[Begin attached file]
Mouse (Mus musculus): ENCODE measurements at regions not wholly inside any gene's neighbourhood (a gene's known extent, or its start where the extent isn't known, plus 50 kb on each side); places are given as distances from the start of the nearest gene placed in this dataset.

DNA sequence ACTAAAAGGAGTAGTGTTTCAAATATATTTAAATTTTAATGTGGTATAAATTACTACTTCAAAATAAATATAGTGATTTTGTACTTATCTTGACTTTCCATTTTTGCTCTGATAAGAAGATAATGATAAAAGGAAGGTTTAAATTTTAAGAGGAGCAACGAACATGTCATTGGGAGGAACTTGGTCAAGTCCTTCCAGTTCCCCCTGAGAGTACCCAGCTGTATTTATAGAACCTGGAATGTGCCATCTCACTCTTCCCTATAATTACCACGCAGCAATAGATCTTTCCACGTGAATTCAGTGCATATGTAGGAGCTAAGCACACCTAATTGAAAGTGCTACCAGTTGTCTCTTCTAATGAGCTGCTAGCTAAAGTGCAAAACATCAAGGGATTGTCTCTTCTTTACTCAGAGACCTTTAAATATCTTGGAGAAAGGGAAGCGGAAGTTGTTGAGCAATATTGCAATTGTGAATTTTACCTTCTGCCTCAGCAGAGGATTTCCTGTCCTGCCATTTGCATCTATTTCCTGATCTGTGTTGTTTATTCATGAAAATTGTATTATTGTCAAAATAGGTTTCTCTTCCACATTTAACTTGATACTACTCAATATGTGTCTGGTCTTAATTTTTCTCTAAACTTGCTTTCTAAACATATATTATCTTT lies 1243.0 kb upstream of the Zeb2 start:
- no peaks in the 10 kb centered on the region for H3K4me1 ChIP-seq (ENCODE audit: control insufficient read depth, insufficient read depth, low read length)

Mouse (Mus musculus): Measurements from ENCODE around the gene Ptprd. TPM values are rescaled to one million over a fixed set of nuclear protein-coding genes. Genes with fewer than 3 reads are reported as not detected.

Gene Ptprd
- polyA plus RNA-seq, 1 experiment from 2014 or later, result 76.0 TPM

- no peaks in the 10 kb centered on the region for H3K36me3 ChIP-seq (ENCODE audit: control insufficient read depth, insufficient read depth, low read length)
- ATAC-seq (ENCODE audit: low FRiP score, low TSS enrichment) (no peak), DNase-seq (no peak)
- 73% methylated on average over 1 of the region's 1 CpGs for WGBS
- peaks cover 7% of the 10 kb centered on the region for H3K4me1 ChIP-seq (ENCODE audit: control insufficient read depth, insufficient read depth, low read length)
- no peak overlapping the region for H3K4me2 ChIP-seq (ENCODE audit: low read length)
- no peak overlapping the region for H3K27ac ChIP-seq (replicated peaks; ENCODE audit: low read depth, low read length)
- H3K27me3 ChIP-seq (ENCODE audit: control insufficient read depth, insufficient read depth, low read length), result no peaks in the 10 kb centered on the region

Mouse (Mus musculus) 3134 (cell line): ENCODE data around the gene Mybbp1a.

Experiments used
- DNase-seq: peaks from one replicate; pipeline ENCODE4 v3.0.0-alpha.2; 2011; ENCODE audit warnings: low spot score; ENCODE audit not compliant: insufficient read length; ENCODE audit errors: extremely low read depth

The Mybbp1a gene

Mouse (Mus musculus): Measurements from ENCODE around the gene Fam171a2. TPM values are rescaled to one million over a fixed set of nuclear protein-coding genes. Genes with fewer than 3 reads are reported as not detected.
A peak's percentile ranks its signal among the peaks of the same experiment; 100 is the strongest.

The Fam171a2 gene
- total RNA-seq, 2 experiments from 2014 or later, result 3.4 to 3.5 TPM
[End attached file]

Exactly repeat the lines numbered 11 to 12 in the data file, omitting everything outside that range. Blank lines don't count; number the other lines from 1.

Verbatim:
- no peak overlapping the region for H3K4me2 ChIP-seq (ENCODE audit: low read length)
- no peak overlapping the region for H3K27ac ChIP-seq (replicated peaks; ENCODE audit: low read depth, low read length)